Sunday, June 18, 2017

The Democratic Party: Left, Right and Center

My School Scope WAVE column didn't make deadline for last week but here it is anyway.

The Democratic Party: Left, Right and Center
By Norm Scott

Recent articles in journals and the mainstream press ( have been addressing the splits between a chunk of the Democratic Party base and the leadership of the party. For those optimistic about making headway against the agendas of the Republicans and Trump – if someone can figure out exactly what the president’s (gag) agenda really is --- these are dangerous warning signs of  even more internal conflict to come.

The wings of the party have been simplified by terming them as the Bernie and Clinton wings. Even if Hillary and Bill are not around, their wing of practical centrists – do what you have to do, say what you have to say – to win elections – seemed to be discredited by the Trump victory. But, “No”, they argue. “We really did win since we got more votes (as Gore did in 2000), Russia hacked and Comey did his damage and if we eliminate these factors we are back in the saddle.”

Well, not exactly. Without all the other stuff, the Dems still have very little power in the states, which are overwhelmingly controlled by Republicans, who can use their power at the state level to gerrymander all over the place while also engaging in voter suppression. Astoundingly, even the conservative leaning Supreme Court has been smacking down the North Carolina laws, though I’m sure the North Carolina legislature will work them out to their advantage in time for the next election round.

So something must not be registering when so many people have deserted the party by voting for Trump or not voting at all or voting third party. The Bernie wing – the resisters – are not as practical as the Clinton wing (only challenge where you have a chance to win, don’t be too left, etc.) They want to fight on the beaches and anywhere else where there can be a battle. Their theory is that even if you know you will lose in a very red state or district, being in contention with a progressive platform will win some people over, whereas not being there at all, leaves the field to one ideology.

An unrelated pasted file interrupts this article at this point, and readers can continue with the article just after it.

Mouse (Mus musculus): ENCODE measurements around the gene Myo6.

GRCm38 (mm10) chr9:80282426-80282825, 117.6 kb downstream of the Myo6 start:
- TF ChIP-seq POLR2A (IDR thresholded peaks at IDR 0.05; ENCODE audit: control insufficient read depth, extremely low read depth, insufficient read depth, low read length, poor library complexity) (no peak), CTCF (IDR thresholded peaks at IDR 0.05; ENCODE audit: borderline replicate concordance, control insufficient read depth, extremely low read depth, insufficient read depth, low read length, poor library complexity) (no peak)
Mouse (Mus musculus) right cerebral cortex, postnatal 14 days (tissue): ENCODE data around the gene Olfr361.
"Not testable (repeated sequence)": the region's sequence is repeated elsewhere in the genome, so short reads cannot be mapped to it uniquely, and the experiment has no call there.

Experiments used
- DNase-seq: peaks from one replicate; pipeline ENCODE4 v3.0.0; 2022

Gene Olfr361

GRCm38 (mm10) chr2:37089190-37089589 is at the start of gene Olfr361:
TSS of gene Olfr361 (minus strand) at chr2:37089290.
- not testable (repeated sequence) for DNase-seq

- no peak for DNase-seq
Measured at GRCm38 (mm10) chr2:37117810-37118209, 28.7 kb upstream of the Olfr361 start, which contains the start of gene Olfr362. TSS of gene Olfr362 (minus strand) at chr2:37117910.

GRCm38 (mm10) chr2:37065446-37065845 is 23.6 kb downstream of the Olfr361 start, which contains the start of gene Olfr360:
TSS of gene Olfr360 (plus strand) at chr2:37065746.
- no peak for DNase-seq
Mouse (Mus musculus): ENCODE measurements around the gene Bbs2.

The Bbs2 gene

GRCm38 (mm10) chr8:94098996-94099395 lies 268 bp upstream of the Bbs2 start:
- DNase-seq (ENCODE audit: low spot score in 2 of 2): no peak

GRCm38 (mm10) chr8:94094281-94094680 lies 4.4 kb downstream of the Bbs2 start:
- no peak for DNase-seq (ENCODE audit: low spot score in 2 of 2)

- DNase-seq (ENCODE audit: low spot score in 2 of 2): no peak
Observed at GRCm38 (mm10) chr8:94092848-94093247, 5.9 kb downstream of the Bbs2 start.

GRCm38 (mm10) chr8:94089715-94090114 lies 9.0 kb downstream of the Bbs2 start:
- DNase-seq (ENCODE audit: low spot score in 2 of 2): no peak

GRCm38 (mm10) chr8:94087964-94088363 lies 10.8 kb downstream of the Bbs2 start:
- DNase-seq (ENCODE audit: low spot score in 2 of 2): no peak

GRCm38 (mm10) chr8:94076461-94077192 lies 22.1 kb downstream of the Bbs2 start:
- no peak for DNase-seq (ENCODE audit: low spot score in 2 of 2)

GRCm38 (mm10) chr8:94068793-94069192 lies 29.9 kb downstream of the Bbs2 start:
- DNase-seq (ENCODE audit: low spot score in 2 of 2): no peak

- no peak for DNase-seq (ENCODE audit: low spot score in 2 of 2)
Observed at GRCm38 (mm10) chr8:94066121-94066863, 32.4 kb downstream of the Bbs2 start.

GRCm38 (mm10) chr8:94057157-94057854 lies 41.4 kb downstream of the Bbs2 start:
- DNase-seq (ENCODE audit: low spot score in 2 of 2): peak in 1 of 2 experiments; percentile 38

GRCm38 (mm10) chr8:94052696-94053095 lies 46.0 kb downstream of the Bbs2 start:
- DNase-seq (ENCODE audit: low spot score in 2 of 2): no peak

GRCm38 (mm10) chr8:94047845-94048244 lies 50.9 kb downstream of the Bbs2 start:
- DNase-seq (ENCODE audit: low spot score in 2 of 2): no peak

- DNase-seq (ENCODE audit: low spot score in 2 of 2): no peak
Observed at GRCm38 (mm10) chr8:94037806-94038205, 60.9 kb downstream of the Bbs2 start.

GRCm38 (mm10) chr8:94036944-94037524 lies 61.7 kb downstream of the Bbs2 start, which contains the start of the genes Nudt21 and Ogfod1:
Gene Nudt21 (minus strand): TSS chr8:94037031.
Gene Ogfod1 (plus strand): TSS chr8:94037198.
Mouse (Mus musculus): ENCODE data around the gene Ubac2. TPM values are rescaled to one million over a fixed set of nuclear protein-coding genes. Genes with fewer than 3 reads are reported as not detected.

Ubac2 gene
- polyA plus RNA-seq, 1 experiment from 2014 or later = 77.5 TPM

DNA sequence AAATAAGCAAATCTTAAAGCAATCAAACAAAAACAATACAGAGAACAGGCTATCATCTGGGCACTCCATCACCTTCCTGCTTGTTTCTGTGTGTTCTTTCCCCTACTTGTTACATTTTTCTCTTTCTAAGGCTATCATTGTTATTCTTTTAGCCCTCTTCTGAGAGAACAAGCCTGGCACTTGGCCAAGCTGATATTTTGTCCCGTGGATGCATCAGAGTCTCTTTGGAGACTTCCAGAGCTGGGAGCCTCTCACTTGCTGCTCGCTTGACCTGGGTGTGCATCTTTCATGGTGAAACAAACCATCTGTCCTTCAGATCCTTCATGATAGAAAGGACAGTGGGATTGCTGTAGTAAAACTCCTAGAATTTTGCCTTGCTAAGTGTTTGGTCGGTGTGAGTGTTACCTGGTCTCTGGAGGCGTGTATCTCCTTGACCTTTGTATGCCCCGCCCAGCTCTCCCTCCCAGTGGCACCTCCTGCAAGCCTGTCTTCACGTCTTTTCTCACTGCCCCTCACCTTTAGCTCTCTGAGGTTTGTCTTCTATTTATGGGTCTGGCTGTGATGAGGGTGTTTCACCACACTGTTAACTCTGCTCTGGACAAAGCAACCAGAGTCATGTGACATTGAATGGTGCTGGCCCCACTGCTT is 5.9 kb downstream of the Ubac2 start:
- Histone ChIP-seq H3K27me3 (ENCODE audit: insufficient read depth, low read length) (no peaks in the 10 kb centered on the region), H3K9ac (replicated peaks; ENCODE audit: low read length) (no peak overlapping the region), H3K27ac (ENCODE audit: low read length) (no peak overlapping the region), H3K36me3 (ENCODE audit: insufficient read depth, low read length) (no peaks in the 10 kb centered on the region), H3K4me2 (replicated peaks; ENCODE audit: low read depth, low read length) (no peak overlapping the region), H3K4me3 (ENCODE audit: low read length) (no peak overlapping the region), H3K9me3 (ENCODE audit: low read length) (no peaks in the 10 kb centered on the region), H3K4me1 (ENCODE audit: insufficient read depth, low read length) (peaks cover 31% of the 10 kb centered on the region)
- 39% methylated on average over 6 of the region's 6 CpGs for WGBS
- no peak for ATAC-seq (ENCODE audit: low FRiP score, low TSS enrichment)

A recent battle in Wyoming where a Trumpy won, although by a much lower margin than expected, brought this battle to the fore. The Democratic National Committee(DNC) refused to fund what they viewed as a lost cost, while the Bernie wing tried to make up for it with enthusiasm. “What was accomplished,” ask the practical wing? To my mind, the Bernies were able to cut into the red state dominance and this is a long war. Mainstream Democrats are always looking for short term victories. What they are doing now is identifying the fuzzy red state districts where they feel they have a shot, not engage in hand to hand combat everywhere. That is going on in the battle in the Atlanta suburbs, where a centrist Democrat (or what used to be the now extinct moderate Republican) is running on a moderate platform – basically Obama light. No single payer health care on his agenda.

And that seems to be the defining issue between the Bernie and Hillary wings. How bold can you dare to be?

Last weekend a whole batch of people I know headed to Chicago for the THE PEOPLE’S SUMMIT: BUILDING THE POLITICAL REVOLUTION, where the Bernie wing of the party – potentially the basis of a new party. Think of what Emmanual Macron did in France. In one year he created an entirely new party and undermined the traditional right and left. But he did it from the center – he might be viewed as being in the Clinton/Obama wing and in fact Obama has a bromance with him.

On the other hand, in the recent election in England, the Labor Party, led by the far left Jeremy Corbyn who some say make Bernie look like a centrist, made a massive comeback when it was predicted they would be headed for oblivion.

My sentiment is with the Bernie people and believe his message resonated with a lot of people, including many who ended up voting for Trump. What is missing from the Democrats, no matter what wing you are in, are a deep bench of dynamic potential candidates, though word is that is beginning to happen at the grassroots level.

This is why my favorite two hobbies are sports and politics and I spend my days listening to either WFAN or NPR. Any chance Aaron Judge would run on the Democratic ticket?

Norm indulges his fantasies at

1 comment:

  1. The Democratic Party lacks a message. Hillary is out there foaming at the mouth. Losing twice has not brought her to her senses. Opposing Trump despite being a full time job does not a party build. Health care and free college for all are not happening folks. I refuse to contribute one more cent to the DNC. They are lost in the wilderness. Leadership is required to bring us to the Promised Land.

    Abigail Shure


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